There are plenty of novels and short stories by Stephen King that await screen treatment—he is, after all, one of the most prolific writers on the planet. But known quantities have a special attraction, and so remakes of those already filmed once are not uncommon. Thus this second screen adaptation of King’s 1983 novel “Pet Sematary,” previously filmed in 1989 by Mary Lambert to a mixed reaction from fans and non-fans alike; it also spawned a 1993 sequel that was pretty universally panned.

Though it had some strong competition, “Sematary” was always among King’s silliest tall tales—with a protagonist who was almost preternaturally stupid. Still, it holds a honored place in his corpus of work, and so the natural question is whether this new version, written by Jeff Buhler and co-directed by Kevin Kölsch and Dennis Widmyer, is more faithful to the source than the 1989 movie, scripted by King himself, was. The short answer is no.

Certainly the picture sticks to the basics of the plot, about a family—Dr. Louis Creed (Jason Clarke), his wife Rachel (Amy Seimetz), and their children Ellie (Jeté Laurence) and tyke Gage (twins Hugo and Lucas Lavoie), along with their cat Church—that moves into a rural house in Maine, only to be destroyed by, first, the trucks that rumble through the road that passes the place, but by the old Indian site in the deep woods where dead things—animals and people—can be resurrected if buried there. The place is beyond the titular area where, as is explained by their elderly neighbor Jud Crandall (John Lithgow), locals have traditionally buried their pets without incident. When Church is killed by one of those speeding trucks, burying him in the cursed Indian place will. However, have horrendous ramifications that quickly escalate.

While sticking to that scenario, however, the new movie makes some important alterations. One is the identity of which Creed will shortly be buried in the evil ground from which Church came back much changed. And another involves the finale, which is changed significantly, becoming more ghastly and nihilistic in the process.

Nonetheless it must be admitted that, merely from the perspective of generating chills, shocks and nervous laughter, this is an effective piece of horror filmmaking; but it’s also thoroughly unpleasant, and at times positively repulsive. That’s due not merely to the nasty nature of the story itself and to the gruesome effects employed in telling it (like the knifing of a significant character in the final reel), but to the creepily perverted turn the movie takes when a monstrous child acts out some rather disgusting desires. King once said of Stanley Kubrick’s adaptation of “The Shining”—which he intensely disliked—“I think he wants to make a movie that will hurt people.” One wonders whether this version of “Pet Sematary” can’t be seen as trying to do precisely the same thing.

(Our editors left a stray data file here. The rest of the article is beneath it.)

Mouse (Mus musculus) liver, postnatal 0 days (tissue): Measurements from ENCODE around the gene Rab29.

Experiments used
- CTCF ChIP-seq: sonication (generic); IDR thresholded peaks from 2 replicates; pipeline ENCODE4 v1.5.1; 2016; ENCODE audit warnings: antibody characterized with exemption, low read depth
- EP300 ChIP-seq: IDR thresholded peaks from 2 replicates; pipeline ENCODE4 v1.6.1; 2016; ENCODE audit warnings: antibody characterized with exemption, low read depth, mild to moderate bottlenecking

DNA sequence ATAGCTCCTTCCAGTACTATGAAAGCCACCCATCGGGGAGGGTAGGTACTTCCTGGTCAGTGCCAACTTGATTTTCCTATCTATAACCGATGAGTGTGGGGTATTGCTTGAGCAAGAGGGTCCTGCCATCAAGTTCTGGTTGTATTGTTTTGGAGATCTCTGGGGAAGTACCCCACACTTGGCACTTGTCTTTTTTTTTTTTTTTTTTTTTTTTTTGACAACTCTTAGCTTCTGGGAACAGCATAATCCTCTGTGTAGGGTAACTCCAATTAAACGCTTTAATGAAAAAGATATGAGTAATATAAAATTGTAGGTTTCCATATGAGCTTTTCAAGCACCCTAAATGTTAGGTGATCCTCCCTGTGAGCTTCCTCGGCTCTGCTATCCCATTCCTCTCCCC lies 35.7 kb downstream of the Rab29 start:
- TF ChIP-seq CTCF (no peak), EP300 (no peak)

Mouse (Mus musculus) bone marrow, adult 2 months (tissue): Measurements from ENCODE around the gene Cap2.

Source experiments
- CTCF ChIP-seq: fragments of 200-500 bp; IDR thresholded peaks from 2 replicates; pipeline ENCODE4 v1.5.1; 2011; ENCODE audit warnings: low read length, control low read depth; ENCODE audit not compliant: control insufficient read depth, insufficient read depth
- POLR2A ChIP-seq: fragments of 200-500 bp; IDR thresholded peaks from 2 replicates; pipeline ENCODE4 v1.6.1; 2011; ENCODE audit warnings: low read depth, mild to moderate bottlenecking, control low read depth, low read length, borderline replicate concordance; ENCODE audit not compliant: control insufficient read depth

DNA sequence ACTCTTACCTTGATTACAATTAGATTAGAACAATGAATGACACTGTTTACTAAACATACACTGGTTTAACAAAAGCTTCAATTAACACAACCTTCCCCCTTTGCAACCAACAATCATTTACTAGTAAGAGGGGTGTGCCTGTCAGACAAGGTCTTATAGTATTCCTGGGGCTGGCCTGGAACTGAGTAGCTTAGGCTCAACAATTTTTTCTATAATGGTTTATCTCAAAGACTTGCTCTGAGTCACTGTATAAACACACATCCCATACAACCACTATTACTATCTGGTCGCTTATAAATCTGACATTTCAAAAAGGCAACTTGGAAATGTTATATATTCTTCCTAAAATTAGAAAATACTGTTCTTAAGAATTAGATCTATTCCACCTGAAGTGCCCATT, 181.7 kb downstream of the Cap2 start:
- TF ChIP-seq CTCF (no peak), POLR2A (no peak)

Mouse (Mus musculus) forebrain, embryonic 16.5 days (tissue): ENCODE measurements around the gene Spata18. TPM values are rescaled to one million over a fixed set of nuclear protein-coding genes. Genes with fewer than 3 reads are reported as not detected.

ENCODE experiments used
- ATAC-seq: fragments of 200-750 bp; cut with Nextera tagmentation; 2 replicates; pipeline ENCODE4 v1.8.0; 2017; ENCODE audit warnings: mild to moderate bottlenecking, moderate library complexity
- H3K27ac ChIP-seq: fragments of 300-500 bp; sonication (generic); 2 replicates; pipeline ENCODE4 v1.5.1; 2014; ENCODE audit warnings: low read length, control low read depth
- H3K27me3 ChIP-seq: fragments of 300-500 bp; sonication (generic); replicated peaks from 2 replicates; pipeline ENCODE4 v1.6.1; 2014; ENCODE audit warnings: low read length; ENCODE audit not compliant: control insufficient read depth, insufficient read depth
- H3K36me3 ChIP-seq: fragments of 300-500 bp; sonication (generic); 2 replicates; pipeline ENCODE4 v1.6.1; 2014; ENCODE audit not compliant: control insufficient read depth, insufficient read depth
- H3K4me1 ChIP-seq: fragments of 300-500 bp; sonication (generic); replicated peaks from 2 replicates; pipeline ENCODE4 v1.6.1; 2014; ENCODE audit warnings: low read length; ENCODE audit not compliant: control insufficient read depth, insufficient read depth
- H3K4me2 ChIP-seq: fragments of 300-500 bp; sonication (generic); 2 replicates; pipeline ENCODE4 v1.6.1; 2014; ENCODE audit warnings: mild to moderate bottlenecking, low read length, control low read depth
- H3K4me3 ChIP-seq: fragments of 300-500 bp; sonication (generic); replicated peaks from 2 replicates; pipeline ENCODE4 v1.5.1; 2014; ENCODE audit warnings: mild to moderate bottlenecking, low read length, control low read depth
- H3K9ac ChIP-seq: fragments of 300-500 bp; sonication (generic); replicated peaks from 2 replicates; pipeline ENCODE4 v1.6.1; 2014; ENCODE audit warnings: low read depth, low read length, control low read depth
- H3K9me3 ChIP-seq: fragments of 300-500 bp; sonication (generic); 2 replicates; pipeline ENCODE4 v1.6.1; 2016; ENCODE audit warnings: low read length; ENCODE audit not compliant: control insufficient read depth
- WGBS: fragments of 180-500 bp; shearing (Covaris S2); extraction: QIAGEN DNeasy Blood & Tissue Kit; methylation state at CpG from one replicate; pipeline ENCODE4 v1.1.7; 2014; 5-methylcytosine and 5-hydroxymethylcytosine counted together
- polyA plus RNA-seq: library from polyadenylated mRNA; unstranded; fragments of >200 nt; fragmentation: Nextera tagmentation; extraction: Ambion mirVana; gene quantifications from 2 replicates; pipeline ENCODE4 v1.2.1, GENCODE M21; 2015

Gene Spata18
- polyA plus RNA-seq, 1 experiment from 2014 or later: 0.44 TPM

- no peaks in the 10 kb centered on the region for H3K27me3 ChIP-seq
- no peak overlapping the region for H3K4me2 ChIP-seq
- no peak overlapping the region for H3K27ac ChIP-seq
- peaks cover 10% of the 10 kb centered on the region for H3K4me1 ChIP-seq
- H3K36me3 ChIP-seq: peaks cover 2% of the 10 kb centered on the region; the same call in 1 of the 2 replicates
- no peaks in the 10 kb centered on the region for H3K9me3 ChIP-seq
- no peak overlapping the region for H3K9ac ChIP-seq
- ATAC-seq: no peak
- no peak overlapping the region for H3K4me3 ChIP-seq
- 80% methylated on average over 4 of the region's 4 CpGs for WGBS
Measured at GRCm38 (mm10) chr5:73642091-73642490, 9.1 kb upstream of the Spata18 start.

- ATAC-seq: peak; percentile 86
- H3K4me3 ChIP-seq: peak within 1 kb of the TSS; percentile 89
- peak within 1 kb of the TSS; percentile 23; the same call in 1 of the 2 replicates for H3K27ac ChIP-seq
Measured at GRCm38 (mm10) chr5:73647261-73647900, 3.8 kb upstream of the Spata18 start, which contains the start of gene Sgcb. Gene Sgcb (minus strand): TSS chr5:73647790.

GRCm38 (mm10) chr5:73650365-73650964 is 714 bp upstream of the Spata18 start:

King also deplored the misogynistic attitude he found in Kubrick’s film, and one could make an argument that this movie exhibits a similar stance toward women. The repeated flashbacks to Rachel’s memory of her elder sister’s death—which has traumatized her to the present—are one case in point, being portrayed in nearly ghoulish terms, but so is the overall weakness of the character.

Still, if you appreciate this sort of thing, “Pet Sematary” pulls it off as well as you could hope. Buhler’s screenplay offers ample opportunity for shocks, and Kölsch and Widmyer seize on every one of them, playing them to the hilt in “gotcha” moment after “gotcha” moment; Sarah Broshar’s editing and Christopher Young’s score contribute to their impact. Also noteworthy are Todd Chemiawsky’s production design and Laurie Rose’s cinematography, which contribute to a decidedly eerie atmosphere overall; the visual effects are appropriately unsettling as well.

As for the cast, Clarke does all he can—and then some—with a character that is, to tell the truth, pretty dumb. The other standouts are the ever-reliable Lithgow and little Laurence, who holds nothing back either. Seimetz, as noted, is a bit pallid, but the Lavoie twins are a cheeky pair, and Obssa Ahmed makes a properly ghastly accident victim/ghost, even if Victor Pascow is one of the most ill-conceived figures King ever imagined.

Ultimately, though, your reaction to “Pet Sematary” will depend pretty much on your tolerance of the ugliness of its concept and the execution of it here.